A Good Financial Plan Is One That Evolves

EsqWealth is a strong advocate of continuously revisiting your financial plan. We believe it is not a set-it-and-forget-it activity. Rather, a good financial plan is one that is ever evolving based on your changing life circumstances. Careers evolve. Big changes happen like marriage, having a child, a grandchild, or getting a new job. When changes happen, your goals and priorities may shift and may warrant adjustments to your long-term plan.

Below are a few instances that may call for revisiting your financial plan taking into account your financial goals and steps to consider.

Changes in the Family

Marriage, divorce, the birth of a child, or a death in the family are all major life events that have an impact on your finances. When any of these events occur, it can be helpful to sit down with a financial advisor to revisit your plan.

For example, marriage may mean you combine finances with your partner and start saving for retirement and other goals with a dual income. It may also mean that you are taking on your partner’s debt or other financial obligations, which could have a big impact on your ability to reach your objectives.

If you get divorced, you may need to adjust your plans to reflect a single source of income and look for ways to make up for any savings as you and your ex separate assets.

After the birth of a child, consider starting a college savings plan that provides tax-advantaged growth to help you save for education expenses.

Changes at Work

A significant change to your income, whether from job loss, furlough, a big raise, or a move to a different career, should trigger a financial check-in.

For employees of publicly traded companies, there may also be stock-option considerations depending on whether the options are incentive, restricted, and vested. If you have worked for a company whose stock gained significantly in value over your career, there is also a strategy that is not commonly known that could save a great deal in taxes.  An entire article could be written on the subject, but here it’s worth to mention that the IRS allows such employees to make an election for the Net Unrealized Appreciation (NUA) of employer stock to be taxed at a more favorable capital gains rate.

If you get a new job with a significant bump in pay, for example, you may be able to save more in retirement or taxable accounts. Or you can use the extra income to pay down debt. What’s more, your new employer may offer a different set of benefits, such as new retirement plan options, that can impact how you save.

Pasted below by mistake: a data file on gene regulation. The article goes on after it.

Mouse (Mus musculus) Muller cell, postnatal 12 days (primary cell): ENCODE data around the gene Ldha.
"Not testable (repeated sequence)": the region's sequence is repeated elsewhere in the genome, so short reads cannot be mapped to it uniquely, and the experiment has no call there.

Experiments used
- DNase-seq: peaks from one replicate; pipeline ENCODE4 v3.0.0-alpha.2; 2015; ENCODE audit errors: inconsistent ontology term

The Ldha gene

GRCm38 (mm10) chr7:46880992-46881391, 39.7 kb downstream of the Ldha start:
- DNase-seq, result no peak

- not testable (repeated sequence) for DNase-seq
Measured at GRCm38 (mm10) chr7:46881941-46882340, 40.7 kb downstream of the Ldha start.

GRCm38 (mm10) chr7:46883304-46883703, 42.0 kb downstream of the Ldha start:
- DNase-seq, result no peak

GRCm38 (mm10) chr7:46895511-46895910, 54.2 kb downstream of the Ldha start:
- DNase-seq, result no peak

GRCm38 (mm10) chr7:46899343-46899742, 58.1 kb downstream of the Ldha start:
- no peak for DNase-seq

Job loss may mean that you need to dip into your emergency fund while you get back on your feet. You’ll need to come up with a plan to replace the money. You also may need to reassess your spending and determine where to scale back to continue meeting your savings goals. For example, you may no longer be able to afford pricey gym memberships or frequent vacations.

A decrease in income—perhaps due to a move to part-time work—may require you to reimagine your retirement if you aren’t able to save as much as you once planned for. Find ways to trim retirement expenses, such as downsizing to a smaller home.

Shifting needs and goals

As you grow and change it’s natural to assume that your goals, needs, and priorities will as well.

For example, as you near retirement age, your financial needs may shift from accumulating wealth to protecting your assets. This may call for a discussion about your views on reallocating portions of your portfolio into more conservative investments to help shield your portfolio from risk. Of course, interest rates, inflation, and economic forecasts must also be considered.

It’s possible you’ll also change your mind about certain goals over time. Maybe you were initially planning to move to a state with a lower cost of living when you retire, but now you have grandkids nearby you want to stay close to. This change of heart may mean reassessing your estimated expenses in retirement and adjusting your savings accordingly.

In addition to revisiting your financial plan during major life events, set up regular check-ins at least annually to keep up with your current goals. At EsqWealth, we can help you take an in-depth look at your goals and finances and determine the steps you need to take to reach your financial goals.

The information above is not intended to and should not be construed as specific advice or recommendations for any individual. The opinions voiced are for general information only and are not intended to provide, and should not be relied on for tax, legal, or accounting advice. To discuss specific recommendations for any unique situation, please feel free to contact us.


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